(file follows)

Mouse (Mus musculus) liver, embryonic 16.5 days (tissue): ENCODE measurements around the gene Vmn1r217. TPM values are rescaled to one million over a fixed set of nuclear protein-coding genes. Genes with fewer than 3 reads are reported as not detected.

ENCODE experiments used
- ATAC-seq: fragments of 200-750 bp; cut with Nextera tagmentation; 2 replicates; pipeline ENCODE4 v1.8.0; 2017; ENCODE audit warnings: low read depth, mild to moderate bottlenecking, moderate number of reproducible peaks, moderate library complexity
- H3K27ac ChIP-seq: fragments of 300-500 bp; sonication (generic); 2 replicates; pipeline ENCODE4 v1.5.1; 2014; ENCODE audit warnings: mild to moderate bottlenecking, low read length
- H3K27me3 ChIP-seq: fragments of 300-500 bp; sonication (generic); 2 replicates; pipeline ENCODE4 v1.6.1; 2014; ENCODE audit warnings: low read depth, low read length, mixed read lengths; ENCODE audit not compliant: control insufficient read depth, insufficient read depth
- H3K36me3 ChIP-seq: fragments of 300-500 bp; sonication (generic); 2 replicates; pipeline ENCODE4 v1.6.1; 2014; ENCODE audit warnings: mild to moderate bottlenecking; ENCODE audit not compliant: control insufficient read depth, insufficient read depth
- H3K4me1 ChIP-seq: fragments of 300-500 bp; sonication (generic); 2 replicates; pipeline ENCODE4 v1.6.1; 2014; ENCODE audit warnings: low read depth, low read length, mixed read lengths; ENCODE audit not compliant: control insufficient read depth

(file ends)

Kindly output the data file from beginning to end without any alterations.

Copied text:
Mouse (Mus musculus) liver, embryonic 16.5 days (tissue): ENCODE measurements around the gene Vmn1r217. TPM values are rescaled to one million over a fixed set of nuclear protein-coding genes. Genes with fewer than 3 reads are reported as not detected.

ENCODE experiments used
- ATAC-seq: fragments of 200-750 bp; cut with Nextera tagmentation; 2 replicates; pipeline ENCODE4 v1.8.0; 2017; ENCODE audit warnings: low read depth, mild to moderate bottlenecking, moderate number of reproducible peaks, moderate library complexity
- H3K27ac ChIP-seq: fragments of 300-500 bp; sonication (generic); 2 replicates; pipeline ENCODE4 v1.5.1; 2014; ENCODE audit warnings: mild to moderate bottlenecking, low read length
- H3K27me3 ChIP-seq: fragments of 300-500 bp; sonication (generic); 2 replicates; pipeline ENCODE4 v1.6.1; 2014; ENCODE audit warnings: low read depth, low read length, mixed read lengths; ENCODE audit not compliant: control insufficient read depth, insufficient read depth
- H3K36me3 ChIP-seq: fragments of 300-500 bp; sonication (generic); 2 replicates; pipeline ENCODE4 v1.6.1; 2014; ENCODE audit warnings: mild to moderate bottlenecking; ENCODE audit not compliant: control insufficient read depth, insufficient read depth
- H3K4me1 ChIP-seq: fragments of 300-500 bp; sonication (generic); 2 replicates; pipeline ENCODE4 v1.6.1; 2014; ENCODE audit warnings: low read depth, low read length, mixed read lengths; ENCODE audit not compliant: control insufficient read depth